Linux File system

All You need to know about Linux File system

  • May 26, 2023
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Linux file system is a skill that can take you far. It’s meticulously organized – like a well-structured library. Each directory has a unique, specific purpose.

Let’s demystify the key directories:

/: The root directory where it all begins. Every other directory is a subdirectory of this one.

/๐—ฏ๐—ถ๐—ป: Contains fundamental binary files, necessary for minimal system functioning.

/๐˜€๐—ฏ๐—ถ๐—ป: Similar to /bin, but contains binaries essential for system bootup and repair.

/๐—ฒ๐˜๐—ฐ: Holds system-wide configuration files. It’s the go-to place for system administrators.

/๐—ต๐—ผ๐—บ๐—ฒ: A personal space for users. Think of it as your work desk, containing your documents, downloads, and more.

/๐˜ƒ๐—ฎ๐—ฟ: Stores variable data files such as logs, emails, print queues, and most notably databases.

/๐˜‚๐˜€๐—ฟ: Holds user-related programs, libraries, and files.

/๐—น๐—ถ๐—ฏ: Contains shared library files supporting the binaries in /bin and /sbin.

/๐—ผ๐—ฝ๐˜: Optional or add-on software packages are located here.

/๐˜๐—บ๐—ฝ: A place for temporary files used by the system, cleared upon reboot.

/๐—ฏ๐—ผ๐—ผ๐˜: All the files necessary for booting the system are here.

/๐—ฑ๐—ฒ๐˜ƒ: Contains device files for all hardware devices on the system.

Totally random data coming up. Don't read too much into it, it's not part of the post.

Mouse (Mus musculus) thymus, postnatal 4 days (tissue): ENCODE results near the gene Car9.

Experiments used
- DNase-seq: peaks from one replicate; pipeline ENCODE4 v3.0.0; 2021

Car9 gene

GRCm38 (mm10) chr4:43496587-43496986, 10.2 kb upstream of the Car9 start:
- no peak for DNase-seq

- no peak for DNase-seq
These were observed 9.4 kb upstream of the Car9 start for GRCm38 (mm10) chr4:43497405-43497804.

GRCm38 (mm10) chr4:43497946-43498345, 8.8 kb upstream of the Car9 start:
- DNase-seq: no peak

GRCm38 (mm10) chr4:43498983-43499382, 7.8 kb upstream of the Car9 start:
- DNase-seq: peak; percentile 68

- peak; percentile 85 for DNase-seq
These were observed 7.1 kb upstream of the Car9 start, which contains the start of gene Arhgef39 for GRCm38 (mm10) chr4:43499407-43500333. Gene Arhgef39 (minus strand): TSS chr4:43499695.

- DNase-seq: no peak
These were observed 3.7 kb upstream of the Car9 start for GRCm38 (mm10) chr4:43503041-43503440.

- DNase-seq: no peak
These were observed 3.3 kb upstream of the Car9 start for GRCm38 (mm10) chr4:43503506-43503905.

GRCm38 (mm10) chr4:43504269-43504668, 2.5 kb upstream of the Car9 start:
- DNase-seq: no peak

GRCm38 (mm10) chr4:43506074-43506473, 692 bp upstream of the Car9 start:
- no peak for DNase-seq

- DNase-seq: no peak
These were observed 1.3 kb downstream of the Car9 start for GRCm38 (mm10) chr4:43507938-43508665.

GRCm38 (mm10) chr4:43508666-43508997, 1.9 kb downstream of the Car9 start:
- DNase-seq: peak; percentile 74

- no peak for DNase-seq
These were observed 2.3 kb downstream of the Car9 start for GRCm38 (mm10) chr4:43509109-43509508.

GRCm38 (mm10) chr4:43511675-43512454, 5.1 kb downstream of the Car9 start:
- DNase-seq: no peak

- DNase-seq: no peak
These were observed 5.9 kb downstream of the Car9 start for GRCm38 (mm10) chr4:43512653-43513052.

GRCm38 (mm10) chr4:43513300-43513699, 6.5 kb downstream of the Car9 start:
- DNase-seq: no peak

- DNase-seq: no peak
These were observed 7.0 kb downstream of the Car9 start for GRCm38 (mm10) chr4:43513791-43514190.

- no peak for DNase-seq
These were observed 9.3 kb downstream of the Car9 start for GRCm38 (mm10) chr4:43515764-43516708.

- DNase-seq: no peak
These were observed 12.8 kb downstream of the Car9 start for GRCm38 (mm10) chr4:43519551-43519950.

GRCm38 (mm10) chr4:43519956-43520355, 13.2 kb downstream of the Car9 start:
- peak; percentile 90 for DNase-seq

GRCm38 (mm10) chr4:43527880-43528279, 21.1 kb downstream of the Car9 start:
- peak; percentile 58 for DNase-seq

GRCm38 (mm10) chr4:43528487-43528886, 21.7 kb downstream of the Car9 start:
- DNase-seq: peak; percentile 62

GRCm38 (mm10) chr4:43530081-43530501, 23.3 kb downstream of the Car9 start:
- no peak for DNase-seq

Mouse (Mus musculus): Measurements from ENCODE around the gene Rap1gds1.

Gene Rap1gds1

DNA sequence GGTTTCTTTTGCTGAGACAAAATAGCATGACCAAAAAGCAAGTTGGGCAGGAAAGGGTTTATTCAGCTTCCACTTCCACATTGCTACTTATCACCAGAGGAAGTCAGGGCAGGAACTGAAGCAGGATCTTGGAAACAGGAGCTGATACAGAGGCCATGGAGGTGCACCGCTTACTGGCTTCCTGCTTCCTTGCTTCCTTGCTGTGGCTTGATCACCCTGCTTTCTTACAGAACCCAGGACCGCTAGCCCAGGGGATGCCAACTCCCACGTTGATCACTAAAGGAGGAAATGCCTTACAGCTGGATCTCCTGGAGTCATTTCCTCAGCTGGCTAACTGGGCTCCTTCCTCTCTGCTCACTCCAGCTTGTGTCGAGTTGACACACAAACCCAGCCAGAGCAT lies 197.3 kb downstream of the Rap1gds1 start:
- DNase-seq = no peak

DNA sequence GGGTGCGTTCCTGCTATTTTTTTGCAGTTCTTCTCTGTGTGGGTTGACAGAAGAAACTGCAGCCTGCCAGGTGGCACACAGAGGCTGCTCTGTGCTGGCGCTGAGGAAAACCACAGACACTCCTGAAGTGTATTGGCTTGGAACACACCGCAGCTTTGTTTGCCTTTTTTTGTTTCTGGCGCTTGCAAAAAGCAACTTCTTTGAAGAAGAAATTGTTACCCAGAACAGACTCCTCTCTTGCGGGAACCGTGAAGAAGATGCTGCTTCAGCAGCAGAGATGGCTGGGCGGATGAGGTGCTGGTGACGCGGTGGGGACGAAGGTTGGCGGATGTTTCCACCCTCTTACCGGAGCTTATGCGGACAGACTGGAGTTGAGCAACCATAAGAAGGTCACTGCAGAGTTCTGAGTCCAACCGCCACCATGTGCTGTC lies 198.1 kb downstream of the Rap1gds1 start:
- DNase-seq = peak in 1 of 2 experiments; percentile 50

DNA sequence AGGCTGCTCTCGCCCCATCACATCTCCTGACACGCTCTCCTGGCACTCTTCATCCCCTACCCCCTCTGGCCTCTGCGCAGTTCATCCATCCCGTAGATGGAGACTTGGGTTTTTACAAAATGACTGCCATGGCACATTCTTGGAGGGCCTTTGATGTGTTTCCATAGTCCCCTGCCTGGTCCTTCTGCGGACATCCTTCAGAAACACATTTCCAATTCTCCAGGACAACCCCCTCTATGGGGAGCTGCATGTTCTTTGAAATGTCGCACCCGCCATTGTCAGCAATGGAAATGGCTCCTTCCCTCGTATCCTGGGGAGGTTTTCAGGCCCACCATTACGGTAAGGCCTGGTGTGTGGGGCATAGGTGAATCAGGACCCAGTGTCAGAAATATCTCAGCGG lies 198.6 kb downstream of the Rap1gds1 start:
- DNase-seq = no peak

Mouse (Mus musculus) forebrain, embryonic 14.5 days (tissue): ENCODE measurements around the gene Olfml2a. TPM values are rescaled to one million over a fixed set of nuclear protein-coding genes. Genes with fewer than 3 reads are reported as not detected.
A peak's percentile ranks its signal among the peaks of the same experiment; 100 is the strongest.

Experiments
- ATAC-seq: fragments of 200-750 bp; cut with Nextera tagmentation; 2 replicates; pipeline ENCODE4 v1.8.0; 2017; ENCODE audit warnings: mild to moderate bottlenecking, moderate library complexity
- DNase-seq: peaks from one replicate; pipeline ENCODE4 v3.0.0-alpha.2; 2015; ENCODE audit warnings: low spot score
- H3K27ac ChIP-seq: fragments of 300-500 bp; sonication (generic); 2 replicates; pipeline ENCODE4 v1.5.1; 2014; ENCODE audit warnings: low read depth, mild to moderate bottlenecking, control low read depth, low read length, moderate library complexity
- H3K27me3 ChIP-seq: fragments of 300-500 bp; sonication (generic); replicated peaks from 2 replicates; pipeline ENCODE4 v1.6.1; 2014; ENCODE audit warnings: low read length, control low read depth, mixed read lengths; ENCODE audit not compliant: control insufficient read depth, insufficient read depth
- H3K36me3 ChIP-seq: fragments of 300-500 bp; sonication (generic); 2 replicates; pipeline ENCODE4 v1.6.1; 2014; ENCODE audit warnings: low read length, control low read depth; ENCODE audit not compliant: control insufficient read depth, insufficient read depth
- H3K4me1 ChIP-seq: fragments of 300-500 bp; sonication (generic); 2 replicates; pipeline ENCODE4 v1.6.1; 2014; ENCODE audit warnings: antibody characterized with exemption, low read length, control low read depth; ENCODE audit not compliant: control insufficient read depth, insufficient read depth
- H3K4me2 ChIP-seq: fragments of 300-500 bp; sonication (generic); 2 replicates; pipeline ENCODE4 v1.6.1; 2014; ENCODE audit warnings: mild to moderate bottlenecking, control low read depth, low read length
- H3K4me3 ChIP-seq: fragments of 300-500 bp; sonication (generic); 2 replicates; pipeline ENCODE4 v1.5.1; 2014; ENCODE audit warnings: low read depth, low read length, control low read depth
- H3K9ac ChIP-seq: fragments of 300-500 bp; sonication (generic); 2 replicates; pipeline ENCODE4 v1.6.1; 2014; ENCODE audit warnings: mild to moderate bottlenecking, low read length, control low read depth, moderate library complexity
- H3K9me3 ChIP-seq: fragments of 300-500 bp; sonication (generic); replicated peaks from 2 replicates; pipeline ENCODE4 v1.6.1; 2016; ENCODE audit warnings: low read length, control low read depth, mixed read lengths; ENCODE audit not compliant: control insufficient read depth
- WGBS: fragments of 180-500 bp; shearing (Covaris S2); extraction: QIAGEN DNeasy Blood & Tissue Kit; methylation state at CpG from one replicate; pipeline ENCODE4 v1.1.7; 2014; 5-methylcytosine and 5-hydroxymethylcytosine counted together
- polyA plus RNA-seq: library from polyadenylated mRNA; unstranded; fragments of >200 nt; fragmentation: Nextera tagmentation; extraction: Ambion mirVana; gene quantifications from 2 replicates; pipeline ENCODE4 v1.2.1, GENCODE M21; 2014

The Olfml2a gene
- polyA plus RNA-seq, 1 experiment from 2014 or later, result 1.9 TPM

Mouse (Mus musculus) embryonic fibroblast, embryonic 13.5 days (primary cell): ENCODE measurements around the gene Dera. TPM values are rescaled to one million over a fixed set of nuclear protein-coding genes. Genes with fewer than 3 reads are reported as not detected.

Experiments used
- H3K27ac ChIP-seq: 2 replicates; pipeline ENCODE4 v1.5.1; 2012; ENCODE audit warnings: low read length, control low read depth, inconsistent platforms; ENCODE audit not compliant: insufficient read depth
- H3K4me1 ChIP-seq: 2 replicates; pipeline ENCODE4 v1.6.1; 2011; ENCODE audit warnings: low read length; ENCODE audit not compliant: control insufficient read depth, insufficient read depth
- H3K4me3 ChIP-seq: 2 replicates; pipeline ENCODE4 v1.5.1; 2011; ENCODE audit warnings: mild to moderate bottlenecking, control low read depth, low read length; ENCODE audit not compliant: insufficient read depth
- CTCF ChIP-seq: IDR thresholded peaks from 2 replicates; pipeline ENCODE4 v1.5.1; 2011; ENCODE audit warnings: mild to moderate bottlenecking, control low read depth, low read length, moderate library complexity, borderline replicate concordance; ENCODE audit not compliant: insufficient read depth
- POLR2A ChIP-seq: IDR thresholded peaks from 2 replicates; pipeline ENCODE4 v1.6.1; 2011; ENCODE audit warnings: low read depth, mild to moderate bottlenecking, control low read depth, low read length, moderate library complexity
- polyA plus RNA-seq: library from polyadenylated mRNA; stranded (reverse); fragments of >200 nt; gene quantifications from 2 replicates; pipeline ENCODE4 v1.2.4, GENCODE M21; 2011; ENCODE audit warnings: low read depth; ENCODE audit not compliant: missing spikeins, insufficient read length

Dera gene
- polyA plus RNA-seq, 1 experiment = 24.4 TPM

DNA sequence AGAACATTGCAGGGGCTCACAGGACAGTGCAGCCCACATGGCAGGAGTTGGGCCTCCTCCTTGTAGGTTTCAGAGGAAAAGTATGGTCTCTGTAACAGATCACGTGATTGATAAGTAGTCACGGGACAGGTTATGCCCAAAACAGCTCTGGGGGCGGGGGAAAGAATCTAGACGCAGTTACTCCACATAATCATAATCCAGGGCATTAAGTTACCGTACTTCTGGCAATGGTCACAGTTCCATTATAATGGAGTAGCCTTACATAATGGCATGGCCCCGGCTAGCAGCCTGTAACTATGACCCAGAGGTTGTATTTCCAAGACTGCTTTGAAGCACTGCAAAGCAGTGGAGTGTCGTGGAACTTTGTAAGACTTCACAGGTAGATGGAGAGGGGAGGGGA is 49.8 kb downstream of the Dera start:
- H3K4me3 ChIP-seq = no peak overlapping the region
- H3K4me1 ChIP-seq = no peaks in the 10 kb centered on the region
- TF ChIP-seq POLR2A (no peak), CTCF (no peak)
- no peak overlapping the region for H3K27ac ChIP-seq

/๐—ฝ๐—ฟ๐—ผ๐—ฐ: An interesting directory that doesn’t contain files but system and process information.

/๐—ฟ๐—ผ๐—ผ๐˜: This is the home directory for the root user, not to be confused with the root (/) directory at the top of the filesystem.

/๐—ฟ๐˜‚๐—ป: This directory hosts temporary files (like /tmp) but these are specifically related to running processes and are created at an early stage of the boot process.

/๐˜€๐—ฟ๐˜ƒ: This directory contains data for services provided by the system.

/๐˜€๐˜†๐˜€: Similar to /proc, this is a virtual filesystem providing a unified interface through which the kernel provides information about devices, drivers, and some kernel features.

/๐—บ๐—ป๐˜: This is a generic mount point under which you mount filesystems or devices.

/๐—บ๐—ฒ๐—ฑ๐—ถ๐—ฎ: This directory is generally used by the system as a mount point for removable media like CDs, digital cameras, or other media devices.

๐—ช๐—ต๐˜† ๐—ถ๐˜€ ๐˜๐—ต๐—ถ๐˜€ ๐—ถ๐—บ๐—ฝ๐—ผ๐—ฟ๐˜๐—ฎ๐—ป๐˜, ๐˜†๐—ผ๐˜‚ ๐—บ๐—ถ๐—ด๐—ต๐˜ ๐—ฎ๐˜€๐—ธ?

Well, understanding the Linux file system is crucial for many reasons: It helps you locate files swiftly, troubleshoot issues more effectively, and makes you a proficient developer or system administrator.

In an era where Linux skills are increasingly in demand, understanding the file system structure isn’t just an add-on; it’s a necessity.